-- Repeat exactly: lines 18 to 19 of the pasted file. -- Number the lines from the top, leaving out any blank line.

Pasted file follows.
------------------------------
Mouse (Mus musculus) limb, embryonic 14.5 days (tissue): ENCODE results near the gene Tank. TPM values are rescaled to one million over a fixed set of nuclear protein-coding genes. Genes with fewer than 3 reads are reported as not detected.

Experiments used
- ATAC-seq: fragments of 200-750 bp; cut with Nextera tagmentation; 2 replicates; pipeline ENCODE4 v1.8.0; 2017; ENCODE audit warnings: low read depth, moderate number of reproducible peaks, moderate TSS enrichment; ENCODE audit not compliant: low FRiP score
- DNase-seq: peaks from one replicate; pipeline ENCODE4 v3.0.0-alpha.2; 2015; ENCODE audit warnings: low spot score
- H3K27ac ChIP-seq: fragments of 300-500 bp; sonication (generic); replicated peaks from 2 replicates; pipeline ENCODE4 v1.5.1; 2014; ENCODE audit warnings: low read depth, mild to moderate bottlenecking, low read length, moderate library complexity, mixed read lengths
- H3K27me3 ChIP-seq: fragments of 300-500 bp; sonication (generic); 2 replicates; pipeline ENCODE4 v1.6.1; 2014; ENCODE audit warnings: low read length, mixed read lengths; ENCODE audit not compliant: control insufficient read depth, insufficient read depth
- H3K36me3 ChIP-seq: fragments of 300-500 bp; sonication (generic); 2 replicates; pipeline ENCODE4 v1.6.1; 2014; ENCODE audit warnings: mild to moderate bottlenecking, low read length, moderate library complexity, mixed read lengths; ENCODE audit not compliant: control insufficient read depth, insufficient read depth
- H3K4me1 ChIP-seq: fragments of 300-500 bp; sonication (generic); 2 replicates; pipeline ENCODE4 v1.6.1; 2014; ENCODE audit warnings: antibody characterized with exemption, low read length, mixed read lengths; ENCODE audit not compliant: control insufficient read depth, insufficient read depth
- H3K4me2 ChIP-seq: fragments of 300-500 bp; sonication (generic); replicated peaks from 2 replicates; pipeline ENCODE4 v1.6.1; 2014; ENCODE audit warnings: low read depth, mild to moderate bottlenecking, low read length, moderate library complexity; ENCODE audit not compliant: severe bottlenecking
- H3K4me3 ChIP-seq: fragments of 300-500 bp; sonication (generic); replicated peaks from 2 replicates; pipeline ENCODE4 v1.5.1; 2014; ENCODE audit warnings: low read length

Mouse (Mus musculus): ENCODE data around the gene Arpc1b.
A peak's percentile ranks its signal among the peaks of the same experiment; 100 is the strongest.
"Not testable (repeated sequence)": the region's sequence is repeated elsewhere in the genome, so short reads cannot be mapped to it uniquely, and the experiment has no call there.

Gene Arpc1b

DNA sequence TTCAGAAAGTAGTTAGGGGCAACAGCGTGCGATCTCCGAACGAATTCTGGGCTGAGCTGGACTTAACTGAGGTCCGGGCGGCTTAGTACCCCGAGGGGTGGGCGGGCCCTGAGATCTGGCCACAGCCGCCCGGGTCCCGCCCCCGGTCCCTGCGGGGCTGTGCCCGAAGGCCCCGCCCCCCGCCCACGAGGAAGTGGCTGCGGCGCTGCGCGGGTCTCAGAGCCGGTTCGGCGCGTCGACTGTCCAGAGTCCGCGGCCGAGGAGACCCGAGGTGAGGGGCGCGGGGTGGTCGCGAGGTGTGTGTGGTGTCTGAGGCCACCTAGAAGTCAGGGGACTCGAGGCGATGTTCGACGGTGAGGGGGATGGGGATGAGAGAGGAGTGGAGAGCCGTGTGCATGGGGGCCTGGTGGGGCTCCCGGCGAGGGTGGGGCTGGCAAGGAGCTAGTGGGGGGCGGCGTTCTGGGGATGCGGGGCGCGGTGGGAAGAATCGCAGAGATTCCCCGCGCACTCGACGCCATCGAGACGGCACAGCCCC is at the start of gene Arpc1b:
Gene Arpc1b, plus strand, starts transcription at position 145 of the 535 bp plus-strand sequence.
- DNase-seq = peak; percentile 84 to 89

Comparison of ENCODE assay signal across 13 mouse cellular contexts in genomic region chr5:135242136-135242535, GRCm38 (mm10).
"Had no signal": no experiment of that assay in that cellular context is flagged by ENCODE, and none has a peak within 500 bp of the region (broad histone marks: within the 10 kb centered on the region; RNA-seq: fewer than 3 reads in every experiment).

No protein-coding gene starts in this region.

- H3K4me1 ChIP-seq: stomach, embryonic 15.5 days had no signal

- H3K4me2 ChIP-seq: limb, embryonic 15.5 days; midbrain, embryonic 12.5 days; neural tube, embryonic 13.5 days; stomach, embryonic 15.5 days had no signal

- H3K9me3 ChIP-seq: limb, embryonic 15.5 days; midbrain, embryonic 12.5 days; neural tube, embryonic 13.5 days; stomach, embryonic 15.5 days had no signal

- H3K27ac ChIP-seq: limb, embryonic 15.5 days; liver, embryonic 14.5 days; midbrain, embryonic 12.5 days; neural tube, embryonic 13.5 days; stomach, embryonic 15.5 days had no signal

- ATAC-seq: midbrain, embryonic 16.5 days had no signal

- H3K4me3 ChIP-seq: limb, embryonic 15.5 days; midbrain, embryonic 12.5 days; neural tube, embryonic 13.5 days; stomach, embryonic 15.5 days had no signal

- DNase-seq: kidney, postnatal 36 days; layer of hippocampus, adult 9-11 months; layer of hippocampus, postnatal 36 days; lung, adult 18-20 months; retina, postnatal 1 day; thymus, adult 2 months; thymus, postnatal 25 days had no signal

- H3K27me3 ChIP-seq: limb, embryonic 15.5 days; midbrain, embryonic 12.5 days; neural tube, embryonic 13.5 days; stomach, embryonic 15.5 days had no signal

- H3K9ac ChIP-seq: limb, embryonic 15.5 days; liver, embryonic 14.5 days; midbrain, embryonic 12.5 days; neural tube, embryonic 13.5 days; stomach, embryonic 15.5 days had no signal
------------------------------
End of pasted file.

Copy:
Comparison of ENCODE assay signal across 13 mouse cellular contexts in genomic region chr5:135242136-135242535, GRCm38 (mm10).
"Had no signal": no experiment of that assay in that cellular context is flagged by ENCODE, and none has a peak within 500 bp of the region (broad histone marks: within the 10 kb centered on the region; RNA-seq: fewer than 3 reads in every experiment).